So no I haven’t been subject to ageism, but I worry that I will soon.
Why are Elderly People Often Victims of Discrimination?
Technology: First of all, in general, elderly people have issues with technology. (If you are one of the lucky ones that is on top of your tech, good for you! But the majority of us do have a hard time with our phones and computers). Here are few facts about seniors and their problems with technology:
- US statistics show that 23% of older adults indicate that they have a physical or health condition that makes reading difficult or challenging.
- Many seniors struggle with touch screens due to a condition called leathery fingers.
- Elderly people often are challenged by cognitive issues, either due to advanced age, or medications that dull down their ability to learn new things.
- Mastering new technology is often complicated as the seniors have no experience in using technology to use as a baseline. Seniors generally have a lesser frame of reference to enable them to absorb new knowledge.
- 83% of seniors between 64–74 years of age use the internet on a weekly basis or more frequent.
- 96% of seniors over the age of 67 own a mobile phone, but under half own a smartphone.
I often compare myself with my kids, when it comes to this technology “generation gap”. When I was in high school, there as one computer class that was an elective. (Typing class was also an elective that you didn’t take until high school.) You had to write your Basic program, then you were assigned a time in the “computer lab” which consisted of two computer terminals. To access the “Main Frame”, you had to pick up the phone and call the computer, then press the phone receiver into the modem. Nine times out of ten, you spent your half hour assigned time just trying to get a good connection on the modem. And you were often kicked off, because the student accounts were low priority. Needless to say, I flunked the class, because I could never get the thing to work.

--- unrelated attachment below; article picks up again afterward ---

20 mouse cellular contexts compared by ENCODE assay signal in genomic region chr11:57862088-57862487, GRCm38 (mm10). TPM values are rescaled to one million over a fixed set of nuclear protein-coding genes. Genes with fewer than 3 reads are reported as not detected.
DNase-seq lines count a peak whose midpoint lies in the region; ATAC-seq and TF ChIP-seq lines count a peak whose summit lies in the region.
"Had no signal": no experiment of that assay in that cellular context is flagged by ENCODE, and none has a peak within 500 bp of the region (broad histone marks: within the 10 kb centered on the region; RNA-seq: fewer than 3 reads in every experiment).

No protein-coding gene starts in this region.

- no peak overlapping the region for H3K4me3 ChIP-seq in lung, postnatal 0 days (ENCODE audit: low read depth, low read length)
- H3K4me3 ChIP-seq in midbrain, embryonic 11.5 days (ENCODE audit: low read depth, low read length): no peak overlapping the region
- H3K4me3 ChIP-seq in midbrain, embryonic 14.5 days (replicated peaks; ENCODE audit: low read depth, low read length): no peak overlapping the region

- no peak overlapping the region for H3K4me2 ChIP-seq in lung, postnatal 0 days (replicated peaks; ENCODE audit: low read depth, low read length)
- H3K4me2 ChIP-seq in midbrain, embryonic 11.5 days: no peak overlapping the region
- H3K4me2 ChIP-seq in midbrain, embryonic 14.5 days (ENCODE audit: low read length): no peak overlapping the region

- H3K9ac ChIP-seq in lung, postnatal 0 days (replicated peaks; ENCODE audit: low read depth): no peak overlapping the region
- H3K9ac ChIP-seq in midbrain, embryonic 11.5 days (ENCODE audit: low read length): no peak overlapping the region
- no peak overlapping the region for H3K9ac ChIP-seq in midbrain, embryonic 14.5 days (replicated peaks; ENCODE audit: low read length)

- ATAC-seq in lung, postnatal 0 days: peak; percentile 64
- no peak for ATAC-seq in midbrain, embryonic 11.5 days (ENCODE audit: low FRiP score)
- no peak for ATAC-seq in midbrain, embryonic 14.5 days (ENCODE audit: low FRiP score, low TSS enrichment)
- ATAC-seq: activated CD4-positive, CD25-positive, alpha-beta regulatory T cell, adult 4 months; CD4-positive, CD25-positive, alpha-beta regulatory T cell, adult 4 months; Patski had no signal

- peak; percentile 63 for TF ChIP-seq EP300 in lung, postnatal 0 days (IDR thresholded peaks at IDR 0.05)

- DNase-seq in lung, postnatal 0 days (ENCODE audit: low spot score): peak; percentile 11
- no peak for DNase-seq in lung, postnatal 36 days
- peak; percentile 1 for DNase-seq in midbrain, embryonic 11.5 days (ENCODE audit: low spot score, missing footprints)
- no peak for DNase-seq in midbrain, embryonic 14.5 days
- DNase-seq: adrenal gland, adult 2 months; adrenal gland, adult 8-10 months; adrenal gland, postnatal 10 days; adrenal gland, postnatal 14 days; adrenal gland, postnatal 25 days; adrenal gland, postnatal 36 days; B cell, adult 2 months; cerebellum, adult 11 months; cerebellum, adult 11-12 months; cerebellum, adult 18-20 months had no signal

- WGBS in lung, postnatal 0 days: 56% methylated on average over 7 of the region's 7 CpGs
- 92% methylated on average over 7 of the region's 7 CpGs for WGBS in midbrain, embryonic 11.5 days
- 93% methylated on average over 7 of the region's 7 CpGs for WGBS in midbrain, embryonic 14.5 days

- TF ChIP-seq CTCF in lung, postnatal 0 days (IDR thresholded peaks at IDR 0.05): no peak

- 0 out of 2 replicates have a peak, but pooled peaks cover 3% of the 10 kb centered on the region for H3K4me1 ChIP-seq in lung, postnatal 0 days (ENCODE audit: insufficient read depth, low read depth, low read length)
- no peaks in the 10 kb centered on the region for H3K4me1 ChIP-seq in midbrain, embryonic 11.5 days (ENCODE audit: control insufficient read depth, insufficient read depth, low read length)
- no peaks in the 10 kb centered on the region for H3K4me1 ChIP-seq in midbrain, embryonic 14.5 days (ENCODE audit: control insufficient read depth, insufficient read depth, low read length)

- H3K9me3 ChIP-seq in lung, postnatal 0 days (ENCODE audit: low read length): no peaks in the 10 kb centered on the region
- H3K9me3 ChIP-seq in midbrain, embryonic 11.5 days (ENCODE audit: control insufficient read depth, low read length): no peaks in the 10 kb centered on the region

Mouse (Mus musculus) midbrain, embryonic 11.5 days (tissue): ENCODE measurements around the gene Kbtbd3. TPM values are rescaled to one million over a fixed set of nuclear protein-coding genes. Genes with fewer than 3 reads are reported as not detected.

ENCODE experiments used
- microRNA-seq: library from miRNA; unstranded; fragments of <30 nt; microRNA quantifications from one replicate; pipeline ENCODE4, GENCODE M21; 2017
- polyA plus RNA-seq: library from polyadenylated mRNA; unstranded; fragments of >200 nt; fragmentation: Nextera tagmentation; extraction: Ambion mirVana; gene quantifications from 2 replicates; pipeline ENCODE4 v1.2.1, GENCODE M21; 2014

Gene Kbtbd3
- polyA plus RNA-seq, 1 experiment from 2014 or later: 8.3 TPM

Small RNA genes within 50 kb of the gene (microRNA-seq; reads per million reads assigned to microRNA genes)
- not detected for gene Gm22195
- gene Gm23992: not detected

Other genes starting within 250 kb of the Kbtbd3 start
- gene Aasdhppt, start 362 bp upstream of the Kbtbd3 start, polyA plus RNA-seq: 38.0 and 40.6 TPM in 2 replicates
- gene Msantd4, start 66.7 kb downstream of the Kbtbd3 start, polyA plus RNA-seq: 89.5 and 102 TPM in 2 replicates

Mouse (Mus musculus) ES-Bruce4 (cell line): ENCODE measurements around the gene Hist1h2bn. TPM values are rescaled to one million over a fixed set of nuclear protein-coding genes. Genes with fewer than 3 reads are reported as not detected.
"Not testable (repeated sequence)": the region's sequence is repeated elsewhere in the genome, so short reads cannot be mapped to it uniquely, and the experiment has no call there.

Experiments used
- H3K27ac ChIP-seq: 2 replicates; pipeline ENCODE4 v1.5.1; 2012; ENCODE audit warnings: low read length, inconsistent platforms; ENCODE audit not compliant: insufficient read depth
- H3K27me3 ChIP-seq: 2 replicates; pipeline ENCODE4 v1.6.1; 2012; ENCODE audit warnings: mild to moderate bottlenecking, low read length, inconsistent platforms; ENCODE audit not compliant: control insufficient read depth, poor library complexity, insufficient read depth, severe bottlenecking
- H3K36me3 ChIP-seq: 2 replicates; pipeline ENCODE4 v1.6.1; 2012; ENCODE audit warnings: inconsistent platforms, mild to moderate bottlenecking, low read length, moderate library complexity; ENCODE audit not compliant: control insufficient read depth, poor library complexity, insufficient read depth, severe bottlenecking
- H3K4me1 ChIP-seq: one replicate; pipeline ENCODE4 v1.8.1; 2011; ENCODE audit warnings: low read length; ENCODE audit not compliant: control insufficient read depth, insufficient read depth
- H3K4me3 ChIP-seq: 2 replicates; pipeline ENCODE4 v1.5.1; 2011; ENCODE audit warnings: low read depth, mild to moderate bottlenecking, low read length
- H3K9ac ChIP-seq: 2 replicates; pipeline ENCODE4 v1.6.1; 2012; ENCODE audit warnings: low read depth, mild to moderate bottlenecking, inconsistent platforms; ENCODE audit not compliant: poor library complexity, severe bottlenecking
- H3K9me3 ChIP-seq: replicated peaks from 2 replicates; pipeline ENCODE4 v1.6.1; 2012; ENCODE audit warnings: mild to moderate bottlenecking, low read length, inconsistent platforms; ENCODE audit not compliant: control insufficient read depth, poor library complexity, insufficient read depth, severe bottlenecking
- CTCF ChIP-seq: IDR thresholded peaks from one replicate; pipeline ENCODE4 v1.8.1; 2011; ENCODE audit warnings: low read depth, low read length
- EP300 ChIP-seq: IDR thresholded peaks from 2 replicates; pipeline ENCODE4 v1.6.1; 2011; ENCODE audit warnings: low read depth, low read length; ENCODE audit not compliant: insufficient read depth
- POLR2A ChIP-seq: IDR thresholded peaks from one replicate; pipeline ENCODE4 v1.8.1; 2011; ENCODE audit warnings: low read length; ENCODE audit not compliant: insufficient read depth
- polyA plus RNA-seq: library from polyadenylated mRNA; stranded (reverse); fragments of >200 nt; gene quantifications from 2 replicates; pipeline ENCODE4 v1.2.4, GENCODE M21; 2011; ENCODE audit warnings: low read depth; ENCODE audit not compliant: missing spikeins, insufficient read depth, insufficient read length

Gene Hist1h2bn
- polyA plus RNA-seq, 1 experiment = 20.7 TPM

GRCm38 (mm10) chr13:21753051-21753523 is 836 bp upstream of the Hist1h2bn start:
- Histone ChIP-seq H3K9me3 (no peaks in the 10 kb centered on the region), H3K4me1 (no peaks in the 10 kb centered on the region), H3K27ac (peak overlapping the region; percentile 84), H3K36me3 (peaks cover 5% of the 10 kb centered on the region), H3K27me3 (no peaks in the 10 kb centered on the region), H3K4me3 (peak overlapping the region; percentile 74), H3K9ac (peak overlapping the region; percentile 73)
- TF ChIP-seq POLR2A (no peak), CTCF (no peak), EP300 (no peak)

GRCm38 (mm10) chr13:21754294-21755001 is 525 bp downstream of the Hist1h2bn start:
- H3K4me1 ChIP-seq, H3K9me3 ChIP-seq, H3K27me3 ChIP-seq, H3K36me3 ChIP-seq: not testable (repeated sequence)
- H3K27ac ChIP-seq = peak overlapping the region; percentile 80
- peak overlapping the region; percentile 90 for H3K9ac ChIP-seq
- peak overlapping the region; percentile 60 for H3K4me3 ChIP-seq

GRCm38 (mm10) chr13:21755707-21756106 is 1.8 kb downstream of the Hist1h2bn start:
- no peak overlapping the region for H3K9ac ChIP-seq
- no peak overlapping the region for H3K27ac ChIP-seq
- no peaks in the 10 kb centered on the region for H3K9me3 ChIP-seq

Fast forward ten years to when my first daughter was in Kindergarten. There was a room full of PCs (complete with internal modems or hooked right up to the LAN), and the kids went to computer class every day. My youngest daughter types faster than a person can talk, because while she was learning to read, she was learning to type.